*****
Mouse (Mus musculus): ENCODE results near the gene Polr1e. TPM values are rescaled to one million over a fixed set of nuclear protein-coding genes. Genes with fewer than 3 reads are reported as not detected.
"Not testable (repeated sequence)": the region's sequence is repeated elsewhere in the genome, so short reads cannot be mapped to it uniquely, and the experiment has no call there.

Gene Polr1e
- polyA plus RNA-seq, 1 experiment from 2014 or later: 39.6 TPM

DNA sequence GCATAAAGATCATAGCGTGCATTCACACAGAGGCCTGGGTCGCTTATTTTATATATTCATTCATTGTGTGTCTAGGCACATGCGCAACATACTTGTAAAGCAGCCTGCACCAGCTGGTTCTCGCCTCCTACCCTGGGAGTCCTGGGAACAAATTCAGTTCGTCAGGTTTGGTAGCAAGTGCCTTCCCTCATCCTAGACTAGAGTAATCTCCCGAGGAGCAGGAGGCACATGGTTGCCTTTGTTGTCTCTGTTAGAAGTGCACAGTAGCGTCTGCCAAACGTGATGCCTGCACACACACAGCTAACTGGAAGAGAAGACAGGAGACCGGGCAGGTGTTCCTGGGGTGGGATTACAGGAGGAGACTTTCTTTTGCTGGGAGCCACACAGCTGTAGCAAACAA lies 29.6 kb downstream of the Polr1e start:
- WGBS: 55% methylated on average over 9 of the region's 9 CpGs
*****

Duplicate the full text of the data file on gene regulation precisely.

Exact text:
Mouse (Mus musculus): ENCODE results near the gene Polr1e. TPM values are rescaled to one million over a fixed set of nuclear protein-coding genes. Genes with fewer than 3 reads are reported as not detected.
"Not testable (repeated sequence)": the region's sequence is repeated elsewhere in the genome, so short reads cannot be mapped to it uniquely, and the experiment has no call there.

Gene Polr1e
- polyA plus RNA-seq, 1 experiment from 2014 or later: 39.6 TPM

DNA sequence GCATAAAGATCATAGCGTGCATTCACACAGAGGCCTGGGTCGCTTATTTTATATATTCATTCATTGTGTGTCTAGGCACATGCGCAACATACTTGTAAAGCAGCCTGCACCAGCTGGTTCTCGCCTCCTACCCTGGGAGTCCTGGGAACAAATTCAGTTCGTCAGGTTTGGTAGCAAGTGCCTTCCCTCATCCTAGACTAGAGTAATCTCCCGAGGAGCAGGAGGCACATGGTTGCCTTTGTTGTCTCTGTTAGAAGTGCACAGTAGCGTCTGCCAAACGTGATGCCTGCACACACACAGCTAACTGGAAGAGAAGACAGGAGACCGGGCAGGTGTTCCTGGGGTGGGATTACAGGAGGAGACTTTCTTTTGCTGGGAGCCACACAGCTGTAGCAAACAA lies 29.6 kb downstream of the Polr1e start:
- WGBS: 55% methylated on average over 9 of the region's 9 CpGs